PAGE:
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Scientific Drilling The open-access ICDP and IODP journal
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CiteScore value: 2.8
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Scimago H
Volume 13
Sci. Dril., 13, 12–18, 2012
© Author(s) 2012. This work is distributed under
the Creative Commons Attribution 3.0 License.
Sci. Dril., 13, 12–18, 2012
© Author(s) 2012. This work is distributed under
the Creative Commons Attribution 3.0 License.

  01 Apr 2012

01 Apr 2012

IODP Expedition 328: Early Results of Cascadia Subduction Zone ACORK Observatory

E. Davis1, M. Heesemann2, and the IODP Expedition 328 Scientists and Engineers E. Davis et al.
  • 1Pacific Geoscience Centre, Geological Survey of Canada, 9860 West Saanich Road, Sidney, BC V8L 4B2, Canada
  • 2NEPTUNE-Canada, University of Victoria, P.O. Box 1700 Stn CSC, Victoria, BC V8W 2Y2, Canada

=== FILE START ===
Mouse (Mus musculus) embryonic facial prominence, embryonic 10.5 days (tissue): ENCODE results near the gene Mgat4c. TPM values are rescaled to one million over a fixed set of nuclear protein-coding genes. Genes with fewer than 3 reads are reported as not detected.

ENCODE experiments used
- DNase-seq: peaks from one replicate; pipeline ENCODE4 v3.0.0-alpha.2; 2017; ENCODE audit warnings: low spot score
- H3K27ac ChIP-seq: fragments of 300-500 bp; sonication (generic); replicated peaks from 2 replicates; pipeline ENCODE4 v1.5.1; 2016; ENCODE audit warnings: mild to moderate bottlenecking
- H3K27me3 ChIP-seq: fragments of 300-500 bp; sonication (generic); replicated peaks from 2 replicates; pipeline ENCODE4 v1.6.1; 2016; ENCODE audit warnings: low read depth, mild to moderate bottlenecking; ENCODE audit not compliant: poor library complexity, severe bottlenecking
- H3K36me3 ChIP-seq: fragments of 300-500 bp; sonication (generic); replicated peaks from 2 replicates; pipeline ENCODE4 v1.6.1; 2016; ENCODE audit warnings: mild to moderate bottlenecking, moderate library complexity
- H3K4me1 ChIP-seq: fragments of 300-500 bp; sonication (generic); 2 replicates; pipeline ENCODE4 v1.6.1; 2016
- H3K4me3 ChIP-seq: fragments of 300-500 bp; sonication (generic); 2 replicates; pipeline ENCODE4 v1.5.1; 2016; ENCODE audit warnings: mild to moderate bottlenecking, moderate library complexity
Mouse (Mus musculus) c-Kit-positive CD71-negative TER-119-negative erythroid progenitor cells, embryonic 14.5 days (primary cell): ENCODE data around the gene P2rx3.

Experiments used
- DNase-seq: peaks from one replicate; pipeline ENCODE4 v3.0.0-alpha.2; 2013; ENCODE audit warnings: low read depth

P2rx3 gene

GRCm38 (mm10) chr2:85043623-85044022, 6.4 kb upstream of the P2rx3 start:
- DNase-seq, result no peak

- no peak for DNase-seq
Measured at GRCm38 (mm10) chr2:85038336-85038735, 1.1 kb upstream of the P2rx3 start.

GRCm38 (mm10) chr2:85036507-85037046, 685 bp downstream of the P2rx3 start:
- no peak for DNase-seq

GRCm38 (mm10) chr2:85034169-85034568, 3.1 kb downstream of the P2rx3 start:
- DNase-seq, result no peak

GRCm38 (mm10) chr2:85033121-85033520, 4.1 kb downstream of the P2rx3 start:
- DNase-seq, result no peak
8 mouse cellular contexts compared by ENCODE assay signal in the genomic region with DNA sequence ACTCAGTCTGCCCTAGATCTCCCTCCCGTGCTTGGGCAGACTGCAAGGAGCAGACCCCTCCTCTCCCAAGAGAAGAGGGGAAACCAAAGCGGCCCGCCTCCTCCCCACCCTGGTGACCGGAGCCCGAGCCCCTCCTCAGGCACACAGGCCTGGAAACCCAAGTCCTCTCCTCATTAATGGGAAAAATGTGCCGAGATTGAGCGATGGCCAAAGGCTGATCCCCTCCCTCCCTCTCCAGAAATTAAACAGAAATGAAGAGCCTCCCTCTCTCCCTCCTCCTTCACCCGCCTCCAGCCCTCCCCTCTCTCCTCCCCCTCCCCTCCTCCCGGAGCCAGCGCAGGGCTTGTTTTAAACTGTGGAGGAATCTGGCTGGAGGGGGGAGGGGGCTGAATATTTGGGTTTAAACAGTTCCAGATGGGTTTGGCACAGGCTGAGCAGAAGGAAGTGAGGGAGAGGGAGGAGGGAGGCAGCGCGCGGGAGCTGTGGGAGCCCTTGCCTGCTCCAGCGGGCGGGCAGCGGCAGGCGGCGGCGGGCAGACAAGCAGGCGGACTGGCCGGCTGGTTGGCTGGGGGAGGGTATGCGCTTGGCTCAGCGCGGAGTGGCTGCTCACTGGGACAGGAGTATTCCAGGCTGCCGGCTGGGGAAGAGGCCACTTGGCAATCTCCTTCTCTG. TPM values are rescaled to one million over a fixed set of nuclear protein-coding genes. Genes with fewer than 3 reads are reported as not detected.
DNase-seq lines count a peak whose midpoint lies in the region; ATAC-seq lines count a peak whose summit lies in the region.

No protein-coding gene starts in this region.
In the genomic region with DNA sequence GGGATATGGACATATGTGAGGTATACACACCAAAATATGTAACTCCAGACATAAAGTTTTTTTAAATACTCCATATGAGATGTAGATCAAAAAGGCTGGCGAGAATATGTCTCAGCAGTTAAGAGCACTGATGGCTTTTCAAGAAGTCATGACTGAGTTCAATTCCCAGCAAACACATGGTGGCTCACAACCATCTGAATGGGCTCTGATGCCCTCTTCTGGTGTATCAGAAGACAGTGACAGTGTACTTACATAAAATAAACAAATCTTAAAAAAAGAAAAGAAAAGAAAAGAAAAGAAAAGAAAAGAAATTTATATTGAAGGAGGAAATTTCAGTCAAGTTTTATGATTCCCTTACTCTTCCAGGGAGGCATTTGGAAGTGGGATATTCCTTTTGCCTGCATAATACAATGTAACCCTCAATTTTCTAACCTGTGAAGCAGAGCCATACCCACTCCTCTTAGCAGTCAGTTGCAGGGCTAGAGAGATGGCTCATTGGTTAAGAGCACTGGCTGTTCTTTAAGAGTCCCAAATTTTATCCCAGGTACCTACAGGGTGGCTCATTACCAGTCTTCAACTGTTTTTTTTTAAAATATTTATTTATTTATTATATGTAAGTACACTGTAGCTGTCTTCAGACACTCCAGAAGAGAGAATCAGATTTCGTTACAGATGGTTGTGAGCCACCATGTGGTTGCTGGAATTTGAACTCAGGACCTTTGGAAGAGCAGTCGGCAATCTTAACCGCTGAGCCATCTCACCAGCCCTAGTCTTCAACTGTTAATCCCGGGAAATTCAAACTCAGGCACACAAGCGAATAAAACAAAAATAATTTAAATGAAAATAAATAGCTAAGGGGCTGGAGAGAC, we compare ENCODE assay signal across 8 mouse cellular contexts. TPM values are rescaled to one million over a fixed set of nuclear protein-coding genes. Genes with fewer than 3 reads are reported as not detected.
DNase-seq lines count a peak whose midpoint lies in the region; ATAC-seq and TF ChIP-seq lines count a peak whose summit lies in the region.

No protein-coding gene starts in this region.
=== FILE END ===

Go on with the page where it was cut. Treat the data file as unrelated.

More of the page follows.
Abstract. Integrated Ocean Drilling Program (IODP) Expedition 328 was devoted to the installation of an "Advanced CORK" (Circulation Obviation Retrofit Kit) in the Cascadia subduction zone accretionary prism to observe the physical state and properties of the formation as they are influenced by long-term and episodic deformation and by gas hydrate accumulation. Pressures are monitored at four levels on the outside of a standard 10 3/4-inch casing string, two above and two below the base of the gas-hydrate stability zone at 230 mbsf (m below seafloor). The casing was sealed at the bottom, leaving the inside open down to 302 mbsf for installation of a tilt meter, seismometer, and thermistor cable (scheduled for 2013). The initial data, recovered in July 2011, document an initially smooth recovery from the drilling perturbation followed by what may be a sequence of hole-collapse events. Pressure at the deepest screen is roughly 40 kPa above hydrostatic; higher pressures (80 kPa) are observed at the two screens close to the level of hydrate stability. Tidal variations at the deepest screen are in phase with ocean tides, and define a loading efficiency of 0.6, which is reasonable in light of the consolidation state of the for-mation (porosity ~0.5). Tidal signals near the level of gas hydrate stability display large phase lags, probably as a consequence of hydraulic diffusion stimulated by the large contrast in interstitial fluid compressibility at the gas-hydrate boundary. The degree of isolation among the screens, the anticipated good coupling, and the estimated strain-to-pressure conversion efficiency (~5 kPa μstrain−1) indicate that this installation will serve well to host a variety of hydrologic, seismic, and geodynamic experiments.


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